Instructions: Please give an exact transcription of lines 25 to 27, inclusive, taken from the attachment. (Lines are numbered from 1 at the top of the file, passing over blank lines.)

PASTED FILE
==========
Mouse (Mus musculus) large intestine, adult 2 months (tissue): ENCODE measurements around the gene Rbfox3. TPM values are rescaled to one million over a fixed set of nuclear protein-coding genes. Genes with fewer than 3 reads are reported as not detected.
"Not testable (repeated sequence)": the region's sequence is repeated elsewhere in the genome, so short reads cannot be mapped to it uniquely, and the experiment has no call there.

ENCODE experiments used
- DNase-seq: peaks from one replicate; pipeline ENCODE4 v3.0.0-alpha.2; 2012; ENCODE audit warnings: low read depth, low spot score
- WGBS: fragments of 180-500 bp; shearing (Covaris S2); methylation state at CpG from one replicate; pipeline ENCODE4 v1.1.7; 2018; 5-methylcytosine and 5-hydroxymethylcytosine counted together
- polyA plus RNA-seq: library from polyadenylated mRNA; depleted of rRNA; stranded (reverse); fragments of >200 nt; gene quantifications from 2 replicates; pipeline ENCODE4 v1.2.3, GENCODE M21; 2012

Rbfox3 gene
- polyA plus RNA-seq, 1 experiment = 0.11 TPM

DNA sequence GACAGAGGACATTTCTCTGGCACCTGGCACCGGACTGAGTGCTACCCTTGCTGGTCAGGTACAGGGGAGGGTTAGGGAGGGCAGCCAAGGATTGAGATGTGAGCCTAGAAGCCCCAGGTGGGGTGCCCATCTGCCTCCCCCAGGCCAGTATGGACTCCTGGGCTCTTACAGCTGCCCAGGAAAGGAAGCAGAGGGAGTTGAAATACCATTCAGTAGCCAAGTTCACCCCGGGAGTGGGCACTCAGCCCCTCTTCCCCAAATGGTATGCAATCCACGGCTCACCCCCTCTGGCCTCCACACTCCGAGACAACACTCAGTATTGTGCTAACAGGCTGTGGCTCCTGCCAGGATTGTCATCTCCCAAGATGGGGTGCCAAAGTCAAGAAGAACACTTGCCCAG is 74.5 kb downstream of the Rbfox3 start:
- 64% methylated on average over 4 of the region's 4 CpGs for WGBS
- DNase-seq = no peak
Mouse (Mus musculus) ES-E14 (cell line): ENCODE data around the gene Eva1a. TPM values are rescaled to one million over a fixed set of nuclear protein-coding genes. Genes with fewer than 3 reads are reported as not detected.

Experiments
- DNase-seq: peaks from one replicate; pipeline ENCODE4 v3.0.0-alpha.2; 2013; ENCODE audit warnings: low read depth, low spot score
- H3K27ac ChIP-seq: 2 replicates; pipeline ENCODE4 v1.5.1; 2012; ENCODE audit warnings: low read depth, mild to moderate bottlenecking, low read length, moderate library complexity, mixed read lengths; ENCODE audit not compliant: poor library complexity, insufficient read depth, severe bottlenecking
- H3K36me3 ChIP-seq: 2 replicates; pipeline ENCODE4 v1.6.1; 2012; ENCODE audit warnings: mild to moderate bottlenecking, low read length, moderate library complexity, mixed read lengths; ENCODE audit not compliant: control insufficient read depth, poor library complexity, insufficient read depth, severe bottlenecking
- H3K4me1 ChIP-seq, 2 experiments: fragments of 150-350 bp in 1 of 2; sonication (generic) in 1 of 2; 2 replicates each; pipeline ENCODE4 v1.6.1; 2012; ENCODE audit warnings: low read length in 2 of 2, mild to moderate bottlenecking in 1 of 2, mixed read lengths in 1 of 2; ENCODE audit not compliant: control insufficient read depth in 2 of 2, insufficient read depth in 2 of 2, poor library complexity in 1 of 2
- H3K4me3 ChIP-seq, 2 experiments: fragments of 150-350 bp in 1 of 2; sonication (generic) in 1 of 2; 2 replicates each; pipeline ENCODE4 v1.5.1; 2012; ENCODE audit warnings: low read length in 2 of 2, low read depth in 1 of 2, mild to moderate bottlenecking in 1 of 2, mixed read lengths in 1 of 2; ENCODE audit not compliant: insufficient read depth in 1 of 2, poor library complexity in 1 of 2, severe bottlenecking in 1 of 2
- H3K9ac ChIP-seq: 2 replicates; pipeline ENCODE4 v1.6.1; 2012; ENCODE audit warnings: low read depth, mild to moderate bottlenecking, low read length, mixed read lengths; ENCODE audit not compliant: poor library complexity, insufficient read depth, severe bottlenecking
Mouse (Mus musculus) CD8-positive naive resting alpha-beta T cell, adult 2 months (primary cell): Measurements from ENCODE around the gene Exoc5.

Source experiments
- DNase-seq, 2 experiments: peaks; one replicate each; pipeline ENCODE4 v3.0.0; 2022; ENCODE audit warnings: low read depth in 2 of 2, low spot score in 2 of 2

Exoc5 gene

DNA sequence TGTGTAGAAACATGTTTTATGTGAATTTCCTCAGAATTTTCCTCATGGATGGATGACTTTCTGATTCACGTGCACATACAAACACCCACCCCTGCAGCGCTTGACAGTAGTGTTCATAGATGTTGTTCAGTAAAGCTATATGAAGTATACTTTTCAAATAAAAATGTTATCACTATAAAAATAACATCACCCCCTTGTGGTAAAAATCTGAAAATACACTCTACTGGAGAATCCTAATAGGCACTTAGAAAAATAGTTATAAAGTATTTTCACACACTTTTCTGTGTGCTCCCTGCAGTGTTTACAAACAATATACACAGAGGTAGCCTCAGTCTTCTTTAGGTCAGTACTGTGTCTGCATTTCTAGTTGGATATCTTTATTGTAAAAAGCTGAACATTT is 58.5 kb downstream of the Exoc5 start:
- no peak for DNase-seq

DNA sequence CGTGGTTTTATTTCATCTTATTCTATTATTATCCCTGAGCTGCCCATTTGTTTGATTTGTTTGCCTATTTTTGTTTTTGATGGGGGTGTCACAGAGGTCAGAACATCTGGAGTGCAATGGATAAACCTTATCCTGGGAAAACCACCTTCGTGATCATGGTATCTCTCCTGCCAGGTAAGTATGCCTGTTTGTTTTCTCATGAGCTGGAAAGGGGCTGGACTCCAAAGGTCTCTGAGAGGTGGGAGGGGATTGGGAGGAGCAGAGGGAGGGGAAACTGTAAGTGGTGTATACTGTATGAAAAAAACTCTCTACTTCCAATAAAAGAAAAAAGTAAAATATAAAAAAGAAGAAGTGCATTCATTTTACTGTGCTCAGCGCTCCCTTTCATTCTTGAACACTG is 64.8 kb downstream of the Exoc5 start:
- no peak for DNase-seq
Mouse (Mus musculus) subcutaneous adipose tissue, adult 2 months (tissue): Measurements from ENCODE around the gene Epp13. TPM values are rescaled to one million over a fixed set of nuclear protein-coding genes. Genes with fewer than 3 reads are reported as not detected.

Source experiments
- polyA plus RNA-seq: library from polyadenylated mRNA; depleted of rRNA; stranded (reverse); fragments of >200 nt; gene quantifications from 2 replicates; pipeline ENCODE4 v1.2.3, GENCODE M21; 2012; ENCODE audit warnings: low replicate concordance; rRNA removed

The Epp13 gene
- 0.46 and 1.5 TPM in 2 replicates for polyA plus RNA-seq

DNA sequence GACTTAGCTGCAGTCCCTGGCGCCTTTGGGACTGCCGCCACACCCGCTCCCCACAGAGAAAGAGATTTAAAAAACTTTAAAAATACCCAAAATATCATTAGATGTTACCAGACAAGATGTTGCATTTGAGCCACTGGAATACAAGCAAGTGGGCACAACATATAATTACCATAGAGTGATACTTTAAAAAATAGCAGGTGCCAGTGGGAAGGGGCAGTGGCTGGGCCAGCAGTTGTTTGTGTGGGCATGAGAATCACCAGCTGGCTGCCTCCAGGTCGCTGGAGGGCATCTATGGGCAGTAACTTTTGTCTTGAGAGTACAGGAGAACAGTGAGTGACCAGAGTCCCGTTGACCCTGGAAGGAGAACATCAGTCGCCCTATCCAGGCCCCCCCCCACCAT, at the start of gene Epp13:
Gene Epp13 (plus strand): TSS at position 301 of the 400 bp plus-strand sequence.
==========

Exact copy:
- no peak for DNase-seq

DNA sequence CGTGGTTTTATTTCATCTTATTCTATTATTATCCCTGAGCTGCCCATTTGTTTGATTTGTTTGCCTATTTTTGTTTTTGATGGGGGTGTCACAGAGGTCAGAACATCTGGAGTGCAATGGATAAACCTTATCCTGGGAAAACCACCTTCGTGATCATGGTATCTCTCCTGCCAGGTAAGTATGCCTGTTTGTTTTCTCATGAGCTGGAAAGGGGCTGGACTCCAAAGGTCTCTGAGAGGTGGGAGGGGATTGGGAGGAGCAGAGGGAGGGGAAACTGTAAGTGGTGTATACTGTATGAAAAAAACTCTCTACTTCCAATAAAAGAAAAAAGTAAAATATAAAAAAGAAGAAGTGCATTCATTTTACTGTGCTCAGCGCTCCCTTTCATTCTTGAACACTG is 64.8 kb downstream of the Exoc5 start:
- no peak for DNase-seq